Cartwheel raises $4M: Boston-based Cartwheel provides mental health services to K12 schools in Massachusetts, with plans to expand to other states soon. While the American Academy of Pediatrics declared a national emergency in child and adolescent mental health over two years ago, there is still an unfortunate lack of service providers attempting to solve the problem. Cartwheel does this in two ways: 1) making telehealth services available to K12 schools in a privacy-compliant fashion and 2) making sure said services provided are covered by insurance
As of 2020, there were 3,982 degree-granting postsecondary institutions in the United States.1 The National Center for Education Statistics (NCES) does not track this, but I’ll estimate that 95% of these institutions offer an Introductory College Algebra course. For prospective students, that means there are - let’s be conservative - 3,500 “accredited” ways to spend a semester tango-ing with quadratic equations.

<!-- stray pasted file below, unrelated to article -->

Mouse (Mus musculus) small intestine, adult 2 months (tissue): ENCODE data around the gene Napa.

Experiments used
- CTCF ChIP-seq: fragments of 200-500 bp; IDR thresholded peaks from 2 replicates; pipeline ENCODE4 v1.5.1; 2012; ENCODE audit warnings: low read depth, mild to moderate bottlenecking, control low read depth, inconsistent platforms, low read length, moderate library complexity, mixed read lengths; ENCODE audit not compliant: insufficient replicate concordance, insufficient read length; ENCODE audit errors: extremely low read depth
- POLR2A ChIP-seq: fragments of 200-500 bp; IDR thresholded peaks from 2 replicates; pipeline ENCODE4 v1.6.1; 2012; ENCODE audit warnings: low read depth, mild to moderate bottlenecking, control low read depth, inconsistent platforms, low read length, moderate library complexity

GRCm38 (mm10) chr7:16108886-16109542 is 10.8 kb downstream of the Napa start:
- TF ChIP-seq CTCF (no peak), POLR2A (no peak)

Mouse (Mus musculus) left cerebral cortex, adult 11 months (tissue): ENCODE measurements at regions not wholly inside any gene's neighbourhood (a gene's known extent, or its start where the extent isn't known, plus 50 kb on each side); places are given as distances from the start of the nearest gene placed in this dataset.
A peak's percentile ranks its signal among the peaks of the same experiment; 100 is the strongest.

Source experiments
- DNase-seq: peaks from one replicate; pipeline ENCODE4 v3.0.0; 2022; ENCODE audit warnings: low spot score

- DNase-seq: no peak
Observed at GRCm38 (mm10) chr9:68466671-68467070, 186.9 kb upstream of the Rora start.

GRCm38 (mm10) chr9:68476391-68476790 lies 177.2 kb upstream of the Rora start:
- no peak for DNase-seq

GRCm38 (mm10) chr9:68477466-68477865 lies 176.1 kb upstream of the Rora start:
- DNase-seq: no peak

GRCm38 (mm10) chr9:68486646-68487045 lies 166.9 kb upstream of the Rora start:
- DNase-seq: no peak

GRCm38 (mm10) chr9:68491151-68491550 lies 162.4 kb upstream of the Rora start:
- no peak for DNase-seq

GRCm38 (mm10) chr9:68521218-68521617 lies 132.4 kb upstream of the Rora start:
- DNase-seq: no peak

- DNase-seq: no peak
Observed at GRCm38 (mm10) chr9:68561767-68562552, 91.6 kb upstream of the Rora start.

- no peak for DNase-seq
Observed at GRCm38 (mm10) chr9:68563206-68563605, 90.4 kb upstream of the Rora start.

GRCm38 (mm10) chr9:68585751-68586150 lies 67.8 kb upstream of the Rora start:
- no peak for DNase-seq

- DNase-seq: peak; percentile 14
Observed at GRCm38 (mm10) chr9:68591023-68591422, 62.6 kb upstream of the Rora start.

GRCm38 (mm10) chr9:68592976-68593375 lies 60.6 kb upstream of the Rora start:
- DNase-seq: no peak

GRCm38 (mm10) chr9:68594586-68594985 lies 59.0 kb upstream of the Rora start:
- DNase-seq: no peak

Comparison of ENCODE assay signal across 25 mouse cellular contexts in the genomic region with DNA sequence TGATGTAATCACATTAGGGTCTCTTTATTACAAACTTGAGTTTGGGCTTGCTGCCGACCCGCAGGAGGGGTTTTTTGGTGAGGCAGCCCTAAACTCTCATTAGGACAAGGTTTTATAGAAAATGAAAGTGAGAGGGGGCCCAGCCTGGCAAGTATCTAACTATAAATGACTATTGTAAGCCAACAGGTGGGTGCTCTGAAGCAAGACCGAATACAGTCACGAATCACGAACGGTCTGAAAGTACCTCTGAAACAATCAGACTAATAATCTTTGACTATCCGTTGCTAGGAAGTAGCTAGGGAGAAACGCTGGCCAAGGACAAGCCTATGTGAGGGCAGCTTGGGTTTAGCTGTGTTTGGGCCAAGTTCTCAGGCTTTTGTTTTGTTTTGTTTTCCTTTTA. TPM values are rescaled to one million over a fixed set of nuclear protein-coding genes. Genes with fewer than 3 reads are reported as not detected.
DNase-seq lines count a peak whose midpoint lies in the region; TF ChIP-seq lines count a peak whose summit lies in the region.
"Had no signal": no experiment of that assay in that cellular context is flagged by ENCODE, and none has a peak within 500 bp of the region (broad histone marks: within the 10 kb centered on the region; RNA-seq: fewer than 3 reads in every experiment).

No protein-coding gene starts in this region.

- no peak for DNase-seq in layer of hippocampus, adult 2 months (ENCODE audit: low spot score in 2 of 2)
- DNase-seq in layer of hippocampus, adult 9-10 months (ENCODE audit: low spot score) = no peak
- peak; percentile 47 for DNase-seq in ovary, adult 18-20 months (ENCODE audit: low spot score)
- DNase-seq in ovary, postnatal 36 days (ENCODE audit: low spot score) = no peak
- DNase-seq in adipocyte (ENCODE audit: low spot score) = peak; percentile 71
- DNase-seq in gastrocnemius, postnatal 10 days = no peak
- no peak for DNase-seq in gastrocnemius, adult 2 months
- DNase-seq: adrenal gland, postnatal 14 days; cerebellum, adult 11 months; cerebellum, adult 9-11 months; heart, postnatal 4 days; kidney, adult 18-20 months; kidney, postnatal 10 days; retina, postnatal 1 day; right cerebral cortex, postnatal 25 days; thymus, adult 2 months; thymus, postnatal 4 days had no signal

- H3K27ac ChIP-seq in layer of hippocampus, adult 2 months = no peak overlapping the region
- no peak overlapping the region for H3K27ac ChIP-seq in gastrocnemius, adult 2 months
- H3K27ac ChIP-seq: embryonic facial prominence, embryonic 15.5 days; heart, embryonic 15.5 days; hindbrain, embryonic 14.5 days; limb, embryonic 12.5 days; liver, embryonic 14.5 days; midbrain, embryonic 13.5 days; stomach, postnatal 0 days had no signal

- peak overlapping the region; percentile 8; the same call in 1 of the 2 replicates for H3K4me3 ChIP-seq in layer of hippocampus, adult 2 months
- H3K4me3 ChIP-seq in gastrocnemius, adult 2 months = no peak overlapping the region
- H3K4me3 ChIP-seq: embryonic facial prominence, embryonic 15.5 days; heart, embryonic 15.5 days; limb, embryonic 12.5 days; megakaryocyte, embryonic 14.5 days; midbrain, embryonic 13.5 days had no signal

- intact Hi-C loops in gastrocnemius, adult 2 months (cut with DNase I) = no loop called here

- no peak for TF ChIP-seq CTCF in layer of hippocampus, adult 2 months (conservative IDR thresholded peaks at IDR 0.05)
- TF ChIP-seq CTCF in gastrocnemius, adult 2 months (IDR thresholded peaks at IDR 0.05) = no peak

If your career depended on it, which of the 3,500 options would you choose?
That you and I can answer this question is a sign that there is more nuance to it than whether the school - let alone the course - we choose is accredited or not.
The core context of the article linked to above is that a private company - StraighterLine - is selling courses to students who then transfer them for credit to their respective universities. And that that is a bad thing, mainly because the courses are unaccredited.
What’s more, the article implies that universities have a monopoly on people who know how to teach algebra. A key quote from Higher Ed policy analyst Barmak Nassirian in the article:
“But ... you really have to be very naïve to believe that some outsider can come in and somehow excel at the thing that you are the foremost expert on. The university is supposed to be the foremost expert.”
I agree with this quote! Except that this “foremost expert” on college algebra is probably a small group of real humans, not a generic noun. And that it is silly to pretend that these experts are somehow perfectly spread out across 3500 universities.